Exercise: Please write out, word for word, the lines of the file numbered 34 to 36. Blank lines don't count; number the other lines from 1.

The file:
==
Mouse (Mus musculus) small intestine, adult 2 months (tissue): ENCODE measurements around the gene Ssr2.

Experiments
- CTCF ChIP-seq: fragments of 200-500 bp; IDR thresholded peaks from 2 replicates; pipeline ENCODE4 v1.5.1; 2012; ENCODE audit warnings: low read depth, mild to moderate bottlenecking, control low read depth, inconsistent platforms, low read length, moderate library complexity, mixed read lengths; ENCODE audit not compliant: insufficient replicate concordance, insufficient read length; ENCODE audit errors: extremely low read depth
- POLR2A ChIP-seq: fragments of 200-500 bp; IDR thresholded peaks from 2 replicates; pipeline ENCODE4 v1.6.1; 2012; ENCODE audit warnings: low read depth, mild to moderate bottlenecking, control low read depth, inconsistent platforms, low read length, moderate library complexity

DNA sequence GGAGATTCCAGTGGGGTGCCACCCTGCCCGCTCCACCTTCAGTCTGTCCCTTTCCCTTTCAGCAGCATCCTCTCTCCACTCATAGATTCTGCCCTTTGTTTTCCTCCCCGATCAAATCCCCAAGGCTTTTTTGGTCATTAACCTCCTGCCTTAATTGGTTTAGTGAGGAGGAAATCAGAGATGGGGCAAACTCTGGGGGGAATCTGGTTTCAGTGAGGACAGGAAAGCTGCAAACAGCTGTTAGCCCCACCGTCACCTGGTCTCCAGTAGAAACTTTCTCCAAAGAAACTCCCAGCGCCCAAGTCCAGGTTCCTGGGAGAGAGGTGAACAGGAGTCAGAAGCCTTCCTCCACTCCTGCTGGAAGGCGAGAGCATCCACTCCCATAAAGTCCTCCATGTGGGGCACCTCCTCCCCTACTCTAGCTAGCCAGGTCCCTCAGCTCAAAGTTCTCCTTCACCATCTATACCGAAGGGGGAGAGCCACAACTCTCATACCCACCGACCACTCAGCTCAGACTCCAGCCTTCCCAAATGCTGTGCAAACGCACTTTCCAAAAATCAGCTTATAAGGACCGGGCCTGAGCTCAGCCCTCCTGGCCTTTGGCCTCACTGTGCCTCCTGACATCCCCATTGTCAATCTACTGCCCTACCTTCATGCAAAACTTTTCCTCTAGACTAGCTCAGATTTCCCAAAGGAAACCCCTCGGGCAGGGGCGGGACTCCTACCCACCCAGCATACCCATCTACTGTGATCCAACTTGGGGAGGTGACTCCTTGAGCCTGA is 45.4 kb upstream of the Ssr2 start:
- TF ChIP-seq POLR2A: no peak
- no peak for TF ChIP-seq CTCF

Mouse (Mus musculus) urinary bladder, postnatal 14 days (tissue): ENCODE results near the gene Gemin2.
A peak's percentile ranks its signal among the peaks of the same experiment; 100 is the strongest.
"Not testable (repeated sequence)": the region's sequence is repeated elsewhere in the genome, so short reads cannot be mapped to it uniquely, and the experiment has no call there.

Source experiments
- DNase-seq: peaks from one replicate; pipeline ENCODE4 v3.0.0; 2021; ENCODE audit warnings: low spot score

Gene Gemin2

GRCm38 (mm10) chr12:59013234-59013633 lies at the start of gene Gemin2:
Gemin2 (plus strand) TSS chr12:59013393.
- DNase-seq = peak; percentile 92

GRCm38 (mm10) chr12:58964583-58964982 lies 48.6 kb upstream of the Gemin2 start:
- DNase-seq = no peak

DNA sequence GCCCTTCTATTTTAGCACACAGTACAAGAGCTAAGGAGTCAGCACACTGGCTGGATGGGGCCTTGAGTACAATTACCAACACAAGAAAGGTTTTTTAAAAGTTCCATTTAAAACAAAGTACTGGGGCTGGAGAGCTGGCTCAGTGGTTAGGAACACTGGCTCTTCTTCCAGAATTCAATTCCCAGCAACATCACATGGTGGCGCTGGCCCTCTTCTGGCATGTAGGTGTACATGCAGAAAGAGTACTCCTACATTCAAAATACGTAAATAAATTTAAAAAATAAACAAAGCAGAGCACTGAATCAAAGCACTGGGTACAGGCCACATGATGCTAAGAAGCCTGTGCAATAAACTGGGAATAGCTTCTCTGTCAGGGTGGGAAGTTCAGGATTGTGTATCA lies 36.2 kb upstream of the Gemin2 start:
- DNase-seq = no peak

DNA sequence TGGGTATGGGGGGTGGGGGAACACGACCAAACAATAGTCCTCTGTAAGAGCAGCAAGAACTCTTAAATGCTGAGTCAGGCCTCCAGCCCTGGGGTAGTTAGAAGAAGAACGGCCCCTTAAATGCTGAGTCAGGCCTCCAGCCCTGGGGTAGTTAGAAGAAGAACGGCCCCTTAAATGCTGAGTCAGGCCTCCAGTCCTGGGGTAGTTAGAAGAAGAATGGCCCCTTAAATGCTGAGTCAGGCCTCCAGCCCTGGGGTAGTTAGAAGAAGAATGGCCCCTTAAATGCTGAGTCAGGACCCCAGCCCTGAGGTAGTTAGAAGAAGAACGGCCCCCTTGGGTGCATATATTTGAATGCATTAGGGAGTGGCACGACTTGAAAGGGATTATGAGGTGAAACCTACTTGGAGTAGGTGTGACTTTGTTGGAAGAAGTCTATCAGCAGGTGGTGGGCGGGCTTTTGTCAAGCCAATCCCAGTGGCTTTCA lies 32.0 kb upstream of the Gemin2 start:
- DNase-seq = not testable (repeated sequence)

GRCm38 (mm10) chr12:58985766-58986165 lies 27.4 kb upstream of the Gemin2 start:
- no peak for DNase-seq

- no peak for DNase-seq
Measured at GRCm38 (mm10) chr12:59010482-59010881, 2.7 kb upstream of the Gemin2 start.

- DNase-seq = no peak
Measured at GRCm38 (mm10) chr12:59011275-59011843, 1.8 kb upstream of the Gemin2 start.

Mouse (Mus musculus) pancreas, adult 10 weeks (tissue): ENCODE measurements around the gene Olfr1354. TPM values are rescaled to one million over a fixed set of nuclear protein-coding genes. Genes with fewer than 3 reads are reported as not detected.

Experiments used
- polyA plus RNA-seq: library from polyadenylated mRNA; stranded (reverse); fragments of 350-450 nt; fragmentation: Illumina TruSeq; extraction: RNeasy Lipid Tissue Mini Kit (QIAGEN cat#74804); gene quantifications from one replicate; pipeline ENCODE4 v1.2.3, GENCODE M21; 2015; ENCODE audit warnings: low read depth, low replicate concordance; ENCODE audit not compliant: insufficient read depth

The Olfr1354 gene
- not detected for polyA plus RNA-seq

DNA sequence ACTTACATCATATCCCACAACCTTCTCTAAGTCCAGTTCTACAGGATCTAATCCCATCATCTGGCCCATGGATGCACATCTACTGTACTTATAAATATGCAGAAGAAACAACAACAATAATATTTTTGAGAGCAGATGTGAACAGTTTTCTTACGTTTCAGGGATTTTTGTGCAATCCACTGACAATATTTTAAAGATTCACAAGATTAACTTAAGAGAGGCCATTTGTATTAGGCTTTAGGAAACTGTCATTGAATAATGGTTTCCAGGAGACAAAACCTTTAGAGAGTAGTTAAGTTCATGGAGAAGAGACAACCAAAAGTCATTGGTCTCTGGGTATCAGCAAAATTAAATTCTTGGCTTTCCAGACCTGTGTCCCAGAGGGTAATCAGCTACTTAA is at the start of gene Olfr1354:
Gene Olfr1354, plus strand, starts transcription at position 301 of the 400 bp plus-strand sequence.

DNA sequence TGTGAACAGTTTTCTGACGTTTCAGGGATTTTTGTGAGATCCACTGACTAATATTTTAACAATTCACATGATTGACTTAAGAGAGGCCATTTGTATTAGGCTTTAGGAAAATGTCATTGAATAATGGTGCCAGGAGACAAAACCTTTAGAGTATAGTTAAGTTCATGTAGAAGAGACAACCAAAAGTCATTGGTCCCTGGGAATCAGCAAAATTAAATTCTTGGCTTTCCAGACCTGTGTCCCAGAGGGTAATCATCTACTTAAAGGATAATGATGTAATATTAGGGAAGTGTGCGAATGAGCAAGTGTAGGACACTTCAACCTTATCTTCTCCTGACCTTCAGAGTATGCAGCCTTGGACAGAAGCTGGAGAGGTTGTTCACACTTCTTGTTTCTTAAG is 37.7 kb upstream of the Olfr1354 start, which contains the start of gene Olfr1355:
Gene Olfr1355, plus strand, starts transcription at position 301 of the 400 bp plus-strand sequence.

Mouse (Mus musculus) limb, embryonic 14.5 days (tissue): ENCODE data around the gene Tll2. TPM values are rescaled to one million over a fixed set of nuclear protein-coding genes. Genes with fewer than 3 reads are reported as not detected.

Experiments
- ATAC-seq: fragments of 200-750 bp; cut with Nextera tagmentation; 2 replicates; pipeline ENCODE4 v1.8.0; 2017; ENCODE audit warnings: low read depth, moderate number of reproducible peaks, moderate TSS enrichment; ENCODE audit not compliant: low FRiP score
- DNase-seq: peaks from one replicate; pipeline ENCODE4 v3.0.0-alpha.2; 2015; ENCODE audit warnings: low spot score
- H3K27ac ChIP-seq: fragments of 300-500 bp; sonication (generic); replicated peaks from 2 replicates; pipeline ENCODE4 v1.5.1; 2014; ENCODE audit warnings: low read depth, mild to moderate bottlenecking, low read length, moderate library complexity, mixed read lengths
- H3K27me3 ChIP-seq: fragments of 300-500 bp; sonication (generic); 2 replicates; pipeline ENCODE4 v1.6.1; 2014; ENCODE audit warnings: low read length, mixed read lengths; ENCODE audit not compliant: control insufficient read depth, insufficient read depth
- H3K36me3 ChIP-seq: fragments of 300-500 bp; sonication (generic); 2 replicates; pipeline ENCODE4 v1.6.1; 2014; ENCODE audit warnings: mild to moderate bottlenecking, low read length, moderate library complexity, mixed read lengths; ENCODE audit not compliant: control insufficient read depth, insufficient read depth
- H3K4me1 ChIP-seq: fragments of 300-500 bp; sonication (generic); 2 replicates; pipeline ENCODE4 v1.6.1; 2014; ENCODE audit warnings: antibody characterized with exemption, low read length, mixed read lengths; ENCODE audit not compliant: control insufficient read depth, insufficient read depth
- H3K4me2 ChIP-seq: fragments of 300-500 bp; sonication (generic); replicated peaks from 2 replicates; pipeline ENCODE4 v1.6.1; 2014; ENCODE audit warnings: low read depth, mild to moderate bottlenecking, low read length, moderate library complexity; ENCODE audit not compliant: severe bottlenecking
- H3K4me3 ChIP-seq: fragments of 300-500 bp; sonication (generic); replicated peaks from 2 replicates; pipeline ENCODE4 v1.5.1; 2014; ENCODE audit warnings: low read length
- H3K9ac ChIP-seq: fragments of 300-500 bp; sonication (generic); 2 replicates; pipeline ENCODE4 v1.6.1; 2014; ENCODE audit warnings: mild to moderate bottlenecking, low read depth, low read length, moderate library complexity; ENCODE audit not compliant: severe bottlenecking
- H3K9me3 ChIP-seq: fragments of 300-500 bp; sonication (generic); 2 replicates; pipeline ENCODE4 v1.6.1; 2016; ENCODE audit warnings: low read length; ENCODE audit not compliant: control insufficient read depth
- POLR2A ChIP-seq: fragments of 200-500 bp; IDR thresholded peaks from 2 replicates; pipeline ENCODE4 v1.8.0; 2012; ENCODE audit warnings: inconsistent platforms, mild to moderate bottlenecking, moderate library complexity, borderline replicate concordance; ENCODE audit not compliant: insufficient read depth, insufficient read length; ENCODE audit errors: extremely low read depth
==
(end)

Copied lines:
DNA sequence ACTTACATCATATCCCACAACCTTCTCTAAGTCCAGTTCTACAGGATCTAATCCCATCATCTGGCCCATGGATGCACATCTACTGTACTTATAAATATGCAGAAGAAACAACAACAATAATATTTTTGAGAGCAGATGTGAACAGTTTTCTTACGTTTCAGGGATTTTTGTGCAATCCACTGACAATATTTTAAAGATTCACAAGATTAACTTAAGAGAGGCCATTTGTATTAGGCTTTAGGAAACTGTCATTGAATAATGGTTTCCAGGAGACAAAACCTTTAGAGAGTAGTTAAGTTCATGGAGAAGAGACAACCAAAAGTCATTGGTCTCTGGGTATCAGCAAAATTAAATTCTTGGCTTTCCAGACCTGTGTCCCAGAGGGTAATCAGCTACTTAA is at the start of gene Olfr1354:
Gene Olfr1354, plus strand, starts transcription at position 301 of the 400 bp plus-strand sequence.

DNA sequence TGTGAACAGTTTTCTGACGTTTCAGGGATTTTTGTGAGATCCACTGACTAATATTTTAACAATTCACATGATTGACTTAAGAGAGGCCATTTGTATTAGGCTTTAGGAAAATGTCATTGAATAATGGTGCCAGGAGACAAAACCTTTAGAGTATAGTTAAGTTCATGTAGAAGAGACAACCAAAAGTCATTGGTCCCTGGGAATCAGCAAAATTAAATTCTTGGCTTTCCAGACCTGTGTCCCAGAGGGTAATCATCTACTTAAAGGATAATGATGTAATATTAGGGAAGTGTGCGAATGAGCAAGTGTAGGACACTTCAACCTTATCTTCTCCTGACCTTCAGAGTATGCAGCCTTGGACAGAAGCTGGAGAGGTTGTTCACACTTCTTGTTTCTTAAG is 37.7 kb upstream of the Olfr1354 start, which contains the start of gene Olfr1355: